The Root of Pain

Oct. 16th, 2017

For quite a long time, I thought that it was important to address and deal with pain head-on. Which is a good idea in theory, but as so often with my ADHD, I took it to an extreme. Not only did I want to address problems, but I thought it was necessary to work through everything that caused pain completely and right in the moment. This was caused by my fear that if it wasn’t dealt with right away, it would disappear into the ether and be lost, only to cause a cycle of pain, never ending.

I very much like the phrase “this too shall pass” but I always assumed the passing part only happened after a concerted effort. I’m beginning to see this isn’t the case. This is a nuance if you will, and context I have discovered, both things that ADHD struggles with.

What happened when I tried to deal with things in the moment of pain is somewhat good. A lot of things were addressed and resolved. However, sometimes the source of pain is unclear, or worse, in error. I’ve come to realize that just because I’m upset about something, that doesn’t necessarily mean that thing is the reason I’m upset.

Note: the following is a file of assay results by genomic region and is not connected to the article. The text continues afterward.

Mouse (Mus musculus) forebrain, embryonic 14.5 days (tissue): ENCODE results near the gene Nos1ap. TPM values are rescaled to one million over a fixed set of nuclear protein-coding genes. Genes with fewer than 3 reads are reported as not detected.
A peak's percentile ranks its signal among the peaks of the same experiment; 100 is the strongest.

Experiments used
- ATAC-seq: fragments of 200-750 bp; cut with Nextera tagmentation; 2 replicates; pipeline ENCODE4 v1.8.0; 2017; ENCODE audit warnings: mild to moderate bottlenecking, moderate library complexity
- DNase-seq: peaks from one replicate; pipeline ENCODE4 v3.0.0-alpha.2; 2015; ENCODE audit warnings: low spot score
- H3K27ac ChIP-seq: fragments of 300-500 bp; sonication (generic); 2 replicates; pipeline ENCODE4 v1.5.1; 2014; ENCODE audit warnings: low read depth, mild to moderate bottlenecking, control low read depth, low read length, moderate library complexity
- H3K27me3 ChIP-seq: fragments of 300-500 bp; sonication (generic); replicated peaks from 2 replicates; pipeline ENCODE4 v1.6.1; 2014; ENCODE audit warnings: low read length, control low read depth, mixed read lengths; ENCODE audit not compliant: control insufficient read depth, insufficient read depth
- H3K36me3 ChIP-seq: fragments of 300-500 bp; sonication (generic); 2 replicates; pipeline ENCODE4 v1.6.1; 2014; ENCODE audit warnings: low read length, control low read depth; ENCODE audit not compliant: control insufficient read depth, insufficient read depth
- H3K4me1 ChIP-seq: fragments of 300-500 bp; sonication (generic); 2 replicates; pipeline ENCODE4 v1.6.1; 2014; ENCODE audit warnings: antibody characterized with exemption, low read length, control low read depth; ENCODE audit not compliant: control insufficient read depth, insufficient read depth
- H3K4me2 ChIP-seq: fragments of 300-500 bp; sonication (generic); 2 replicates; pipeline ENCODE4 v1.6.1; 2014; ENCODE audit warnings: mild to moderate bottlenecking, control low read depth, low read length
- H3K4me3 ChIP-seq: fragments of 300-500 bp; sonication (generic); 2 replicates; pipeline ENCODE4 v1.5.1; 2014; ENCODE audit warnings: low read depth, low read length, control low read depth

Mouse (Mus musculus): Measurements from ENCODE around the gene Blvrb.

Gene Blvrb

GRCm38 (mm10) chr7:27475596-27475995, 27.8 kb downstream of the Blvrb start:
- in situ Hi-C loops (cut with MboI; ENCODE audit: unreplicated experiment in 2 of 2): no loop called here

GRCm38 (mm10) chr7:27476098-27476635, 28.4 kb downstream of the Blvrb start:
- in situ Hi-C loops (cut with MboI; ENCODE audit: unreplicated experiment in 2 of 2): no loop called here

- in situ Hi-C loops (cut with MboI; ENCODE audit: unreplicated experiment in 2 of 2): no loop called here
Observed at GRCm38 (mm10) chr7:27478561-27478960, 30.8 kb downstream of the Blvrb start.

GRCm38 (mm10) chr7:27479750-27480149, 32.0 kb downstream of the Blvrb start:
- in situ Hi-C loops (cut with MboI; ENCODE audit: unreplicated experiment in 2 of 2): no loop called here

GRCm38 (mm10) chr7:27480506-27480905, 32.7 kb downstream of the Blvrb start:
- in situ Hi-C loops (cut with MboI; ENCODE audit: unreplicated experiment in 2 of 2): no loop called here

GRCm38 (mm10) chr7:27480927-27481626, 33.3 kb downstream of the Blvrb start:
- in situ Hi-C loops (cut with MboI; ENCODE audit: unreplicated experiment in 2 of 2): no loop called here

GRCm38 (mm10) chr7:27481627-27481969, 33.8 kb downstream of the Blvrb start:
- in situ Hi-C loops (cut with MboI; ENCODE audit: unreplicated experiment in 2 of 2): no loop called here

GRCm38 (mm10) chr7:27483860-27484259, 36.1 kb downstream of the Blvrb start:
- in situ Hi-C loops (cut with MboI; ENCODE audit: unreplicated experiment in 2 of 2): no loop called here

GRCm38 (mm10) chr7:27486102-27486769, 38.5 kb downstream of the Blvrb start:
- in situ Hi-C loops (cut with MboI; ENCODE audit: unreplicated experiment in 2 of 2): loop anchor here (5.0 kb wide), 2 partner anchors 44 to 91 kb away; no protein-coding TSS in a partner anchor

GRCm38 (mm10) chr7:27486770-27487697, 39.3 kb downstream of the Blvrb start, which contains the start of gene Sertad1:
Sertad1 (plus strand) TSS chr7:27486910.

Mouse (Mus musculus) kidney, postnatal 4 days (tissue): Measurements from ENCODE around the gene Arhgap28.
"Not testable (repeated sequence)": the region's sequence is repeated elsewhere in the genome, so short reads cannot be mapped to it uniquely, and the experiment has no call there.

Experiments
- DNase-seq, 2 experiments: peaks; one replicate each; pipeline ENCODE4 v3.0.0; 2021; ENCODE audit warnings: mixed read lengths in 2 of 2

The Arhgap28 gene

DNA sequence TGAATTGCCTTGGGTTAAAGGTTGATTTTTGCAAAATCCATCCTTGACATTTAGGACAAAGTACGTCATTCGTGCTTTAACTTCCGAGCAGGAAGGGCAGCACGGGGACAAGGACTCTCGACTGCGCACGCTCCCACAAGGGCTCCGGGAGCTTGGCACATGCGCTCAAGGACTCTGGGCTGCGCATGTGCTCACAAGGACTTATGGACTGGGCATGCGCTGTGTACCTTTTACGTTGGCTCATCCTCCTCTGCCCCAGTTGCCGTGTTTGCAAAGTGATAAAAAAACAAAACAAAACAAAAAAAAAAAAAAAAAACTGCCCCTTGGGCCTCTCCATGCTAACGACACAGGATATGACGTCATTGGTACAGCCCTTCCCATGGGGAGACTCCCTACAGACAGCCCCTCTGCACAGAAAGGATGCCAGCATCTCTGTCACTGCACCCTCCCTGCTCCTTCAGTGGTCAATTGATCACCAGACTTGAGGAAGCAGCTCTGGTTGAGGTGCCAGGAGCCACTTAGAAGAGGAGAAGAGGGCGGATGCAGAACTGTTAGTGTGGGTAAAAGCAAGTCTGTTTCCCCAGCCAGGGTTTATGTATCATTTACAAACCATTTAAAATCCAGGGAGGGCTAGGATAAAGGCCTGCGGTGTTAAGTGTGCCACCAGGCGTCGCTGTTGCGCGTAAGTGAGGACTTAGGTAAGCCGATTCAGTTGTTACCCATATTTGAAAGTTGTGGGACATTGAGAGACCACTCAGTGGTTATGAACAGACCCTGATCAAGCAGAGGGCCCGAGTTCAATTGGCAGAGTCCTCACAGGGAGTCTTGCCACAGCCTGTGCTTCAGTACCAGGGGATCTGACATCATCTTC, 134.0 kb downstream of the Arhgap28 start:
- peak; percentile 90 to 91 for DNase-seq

The biggest thing that taught me this is sleep, but it could just as easily happen with any fundamental and unmet need. When I’m not getting the sleep I need, everything seems 100 times worse. Things that were neutral yesterday become scary and dire threats today. Trying to resolve anything that appears to be harming me in that state is at best futile and at worse causing conflict and more harm.

The key for me is a reality check. Comparing my state of mind to things like sleep, recent events, and the weather. You’d be amazed at how many hurtful things are said, accidents occur, and unbearable circumstances crop up when it’s raining. It’s just uncanny.

Sometimes I just need to take a deep breath, acknowledge that, yes, my pain is real, and then consider a different course of action than tearfully hashing this issue out right now. Even just taking a ten minutes break before diving back into an emotional discussion can do wonders.

Now to work on remembering this...

How do you know where your pain is truly coming from?